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The Ten Commandments in the Medieval Schools

The Ten Commandments in the Medieval Schools

By Lesley Smith

Paper given at the Ten Commandments in medieval and early modern culture conference, held at Ghent University in April, 2014

Moses receives the Ten Commandments, depicted in a Carolingian manuscript circa 840
Moses receives the Ten Commandments, depicted in a Carolingian manuscript circa 840

Introduction: There was surprisingly little discussion of the ten commandments in the period between Augustine of Hippo (d. 430) and the schools that grew up in twelfth-century Paris, which specialised in teaching the Bible and theology. It may have been that Augustine was thought to have covered the subject; or perhaps the Decalogue didn’t offer enough interest for commentators who were trained to look for the spiritual senses of the Old Testament text – to find those allegories or typologies which foreshadowed the coming of Christ. But the Paris schools began to read the text in different ways. Hugh (d. 1141), master of the important school at the abbey of St Victor, taught his pupils that understanding the literal sense of the text was the indispensable foundation for all other readings. With that, texts like the Decalogue, solidly grounded in the literal and practical, and which might have seemed too dull for commentators to bother with, became more interesting.

When, in the generation after Hugh, Peter Lombard (d. 1160), master of the cathedral school at Notre Dame, included the commandments in his highly influential Four Books of Sentences, the position of the Decalogue in the schools’ curriculum was virtually guaranteed. It was made certain early in the thirteenth century, when the Sentences was made the textbook for all students studying the Bible in Paris, which had itself become the European centre for biblical and theological research. No graduate student could obtain their degree without lecturing on Peter’s Sentences – which meant commenting on the commandments.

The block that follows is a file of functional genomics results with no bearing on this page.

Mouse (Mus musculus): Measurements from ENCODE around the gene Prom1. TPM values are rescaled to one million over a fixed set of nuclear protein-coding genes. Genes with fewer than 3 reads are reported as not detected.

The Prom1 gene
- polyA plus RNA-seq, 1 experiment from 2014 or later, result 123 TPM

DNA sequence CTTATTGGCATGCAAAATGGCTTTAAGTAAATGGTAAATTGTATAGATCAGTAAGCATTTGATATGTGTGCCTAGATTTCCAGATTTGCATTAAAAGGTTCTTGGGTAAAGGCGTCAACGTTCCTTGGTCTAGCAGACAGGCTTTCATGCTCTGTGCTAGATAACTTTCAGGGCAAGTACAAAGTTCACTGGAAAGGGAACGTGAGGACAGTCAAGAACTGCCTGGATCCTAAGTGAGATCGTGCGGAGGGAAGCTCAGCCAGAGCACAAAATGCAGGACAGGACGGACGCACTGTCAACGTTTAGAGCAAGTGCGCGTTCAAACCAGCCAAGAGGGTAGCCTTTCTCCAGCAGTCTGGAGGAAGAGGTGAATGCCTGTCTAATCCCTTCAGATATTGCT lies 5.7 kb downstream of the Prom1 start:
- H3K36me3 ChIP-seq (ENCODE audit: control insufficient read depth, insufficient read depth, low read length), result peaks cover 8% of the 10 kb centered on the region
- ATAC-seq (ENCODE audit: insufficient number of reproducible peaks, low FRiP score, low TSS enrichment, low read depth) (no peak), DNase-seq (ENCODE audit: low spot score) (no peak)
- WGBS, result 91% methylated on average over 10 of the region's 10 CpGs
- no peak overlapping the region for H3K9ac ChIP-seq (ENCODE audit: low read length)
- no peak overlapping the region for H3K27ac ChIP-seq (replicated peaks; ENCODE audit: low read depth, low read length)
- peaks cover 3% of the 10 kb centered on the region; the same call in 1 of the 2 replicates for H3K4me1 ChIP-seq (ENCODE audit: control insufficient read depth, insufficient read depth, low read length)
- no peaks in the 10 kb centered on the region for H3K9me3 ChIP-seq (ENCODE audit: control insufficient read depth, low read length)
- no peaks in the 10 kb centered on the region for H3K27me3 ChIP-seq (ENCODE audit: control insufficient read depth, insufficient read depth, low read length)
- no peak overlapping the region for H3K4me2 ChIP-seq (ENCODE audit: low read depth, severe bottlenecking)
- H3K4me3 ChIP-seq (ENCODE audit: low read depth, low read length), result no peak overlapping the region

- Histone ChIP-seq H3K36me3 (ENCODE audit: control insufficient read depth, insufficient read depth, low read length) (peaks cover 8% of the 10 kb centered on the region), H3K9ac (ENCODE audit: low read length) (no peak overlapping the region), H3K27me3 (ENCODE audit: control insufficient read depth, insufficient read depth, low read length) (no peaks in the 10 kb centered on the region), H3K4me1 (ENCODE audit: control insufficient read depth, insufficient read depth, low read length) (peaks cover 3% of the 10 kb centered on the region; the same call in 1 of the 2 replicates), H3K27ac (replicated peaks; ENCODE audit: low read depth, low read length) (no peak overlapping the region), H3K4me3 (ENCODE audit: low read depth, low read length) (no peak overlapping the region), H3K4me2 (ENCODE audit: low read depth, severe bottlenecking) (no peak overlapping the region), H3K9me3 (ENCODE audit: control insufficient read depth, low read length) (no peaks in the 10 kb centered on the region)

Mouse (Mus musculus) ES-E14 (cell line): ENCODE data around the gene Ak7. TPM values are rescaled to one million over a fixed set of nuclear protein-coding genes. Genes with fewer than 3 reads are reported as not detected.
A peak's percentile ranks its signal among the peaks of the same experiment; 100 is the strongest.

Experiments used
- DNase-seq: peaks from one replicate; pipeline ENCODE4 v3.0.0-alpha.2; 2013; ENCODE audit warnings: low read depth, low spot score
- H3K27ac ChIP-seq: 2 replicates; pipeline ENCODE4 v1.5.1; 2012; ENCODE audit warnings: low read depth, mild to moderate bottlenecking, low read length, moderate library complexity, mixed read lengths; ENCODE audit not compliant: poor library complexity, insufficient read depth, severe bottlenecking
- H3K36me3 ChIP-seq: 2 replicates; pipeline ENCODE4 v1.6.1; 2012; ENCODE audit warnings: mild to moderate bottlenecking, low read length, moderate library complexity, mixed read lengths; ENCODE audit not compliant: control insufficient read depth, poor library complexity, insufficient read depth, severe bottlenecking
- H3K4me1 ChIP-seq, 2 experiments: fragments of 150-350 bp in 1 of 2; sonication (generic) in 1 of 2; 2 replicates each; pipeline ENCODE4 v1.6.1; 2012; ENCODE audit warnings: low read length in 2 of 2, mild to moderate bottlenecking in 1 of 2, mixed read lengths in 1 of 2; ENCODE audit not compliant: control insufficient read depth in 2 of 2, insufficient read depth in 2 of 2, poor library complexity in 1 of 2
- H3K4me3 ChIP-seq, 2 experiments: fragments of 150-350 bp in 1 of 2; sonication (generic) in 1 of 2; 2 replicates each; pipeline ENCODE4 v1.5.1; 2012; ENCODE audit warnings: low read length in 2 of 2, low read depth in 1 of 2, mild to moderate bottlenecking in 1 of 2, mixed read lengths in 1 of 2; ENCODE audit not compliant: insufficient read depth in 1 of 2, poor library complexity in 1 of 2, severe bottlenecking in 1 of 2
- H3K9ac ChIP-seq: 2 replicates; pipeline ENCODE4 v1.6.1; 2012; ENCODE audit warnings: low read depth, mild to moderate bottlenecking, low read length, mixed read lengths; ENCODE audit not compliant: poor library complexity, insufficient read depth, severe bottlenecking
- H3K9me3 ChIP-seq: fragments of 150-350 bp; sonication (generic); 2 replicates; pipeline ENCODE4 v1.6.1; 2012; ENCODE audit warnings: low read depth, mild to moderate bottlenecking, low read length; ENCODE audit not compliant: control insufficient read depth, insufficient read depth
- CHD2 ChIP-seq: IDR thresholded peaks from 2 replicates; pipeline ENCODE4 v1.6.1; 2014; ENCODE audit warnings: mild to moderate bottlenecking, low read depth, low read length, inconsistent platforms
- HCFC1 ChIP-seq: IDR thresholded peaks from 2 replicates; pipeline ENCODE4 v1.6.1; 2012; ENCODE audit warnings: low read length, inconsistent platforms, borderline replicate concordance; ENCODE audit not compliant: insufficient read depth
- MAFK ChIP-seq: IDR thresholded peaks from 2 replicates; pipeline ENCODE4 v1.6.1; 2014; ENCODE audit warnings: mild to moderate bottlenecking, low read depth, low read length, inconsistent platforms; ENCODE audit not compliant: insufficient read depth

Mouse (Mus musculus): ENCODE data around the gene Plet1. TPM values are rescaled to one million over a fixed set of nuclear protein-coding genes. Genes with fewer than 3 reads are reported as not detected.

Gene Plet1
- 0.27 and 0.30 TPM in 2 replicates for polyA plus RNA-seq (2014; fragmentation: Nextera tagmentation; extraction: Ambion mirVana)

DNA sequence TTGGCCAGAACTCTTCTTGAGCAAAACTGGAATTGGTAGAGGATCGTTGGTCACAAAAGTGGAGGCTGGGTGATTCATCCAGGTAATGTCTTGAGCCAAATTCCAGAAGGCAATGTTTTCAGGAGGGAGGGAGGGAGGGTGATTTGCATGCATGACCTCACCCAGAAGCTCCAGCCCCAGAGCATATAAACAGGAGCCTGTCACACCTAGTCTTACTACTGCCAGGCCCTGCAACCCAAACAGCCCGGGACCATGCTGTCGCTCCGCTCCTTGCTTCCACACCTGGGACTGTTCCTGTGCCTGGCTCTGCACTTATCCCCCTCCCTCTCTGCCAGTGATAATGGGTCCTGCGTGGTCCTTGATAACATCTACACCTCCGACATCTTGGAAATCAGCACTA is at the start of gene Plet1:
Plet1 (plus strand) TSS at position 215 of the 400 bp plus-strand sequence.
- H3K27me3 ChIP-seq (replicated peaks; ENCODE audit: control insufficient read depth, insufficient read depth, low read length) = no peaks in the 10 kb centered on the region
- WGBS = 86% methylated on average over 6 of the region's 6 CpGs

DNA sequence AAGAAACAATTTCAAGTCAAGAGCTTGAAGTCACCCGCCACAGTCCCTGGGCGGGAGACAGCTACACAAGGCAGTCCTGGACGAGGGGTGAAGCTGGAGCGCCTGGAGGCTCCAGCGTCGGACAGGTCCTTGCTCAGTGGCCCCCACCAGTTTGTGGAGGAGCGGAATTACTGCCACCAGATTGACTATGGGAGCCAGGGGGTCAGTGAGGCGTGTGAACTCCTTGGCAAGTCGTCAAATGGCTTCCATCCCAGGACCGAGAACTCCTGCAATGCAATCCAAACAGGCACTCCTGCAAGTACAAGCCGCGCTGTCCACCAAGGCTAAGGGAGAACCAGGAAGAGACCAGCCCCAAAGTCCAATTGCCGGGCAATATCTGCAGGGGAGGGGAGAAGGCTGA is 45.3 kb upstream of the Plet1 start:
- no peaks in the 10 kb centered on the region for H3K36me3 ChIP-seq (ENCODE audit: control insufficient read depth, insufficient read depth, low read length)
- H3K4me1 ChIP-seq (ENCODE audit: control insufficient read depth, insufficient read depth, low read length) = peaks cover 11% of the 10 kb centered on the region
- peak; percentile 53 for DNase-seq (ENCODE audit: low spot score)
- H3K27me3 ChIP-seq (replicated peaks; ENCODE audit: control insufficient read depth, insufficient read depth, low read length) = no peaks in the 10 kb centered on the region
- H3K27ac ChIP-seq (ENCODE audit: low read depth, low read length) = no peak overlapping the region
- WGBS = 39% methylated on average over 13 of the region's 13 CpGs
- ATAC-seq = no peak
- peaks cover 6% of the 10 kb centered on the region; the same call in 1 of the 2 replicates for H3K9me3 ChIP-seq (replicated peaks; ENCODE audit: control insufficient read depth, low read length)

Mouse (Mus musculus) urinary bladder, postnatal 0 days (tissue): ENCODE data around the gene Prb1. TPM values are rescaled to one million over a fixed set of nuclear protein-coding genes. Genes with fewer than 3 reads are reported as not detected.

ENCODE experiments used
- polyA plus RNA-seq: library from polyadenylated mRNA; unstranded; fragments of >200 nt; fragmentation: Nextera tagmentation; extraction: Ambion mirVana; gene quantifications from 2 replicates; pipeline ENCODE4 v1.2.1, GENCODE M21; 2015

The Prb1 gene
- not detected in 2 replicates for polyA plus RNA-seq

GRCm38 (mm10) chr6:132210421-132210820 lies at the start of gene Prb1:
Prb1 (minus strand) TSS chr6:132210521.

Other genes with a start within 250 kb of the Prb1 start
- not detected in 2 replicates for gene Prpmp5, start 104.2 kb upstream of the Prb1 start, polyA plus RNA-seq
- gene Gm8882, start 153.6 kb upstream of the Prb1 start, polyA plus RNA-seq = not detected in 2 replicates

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Peter was influential not only in the subjects that he had chosen to include; the way that he dealt with them was also important. The working method the graduates had to employ was that of commenting on the Sentences chapter by chapter. So Peter’s preoccupations became, perforce, their preoccupations, too; his divisions of the text and his emphases were carried on by subsequent generations of students. Crucially, Peter chose to address the Decalogue not only in terms of the individual commandments but as a single entity.

Click here to read this article from The Bible and its Interpretation



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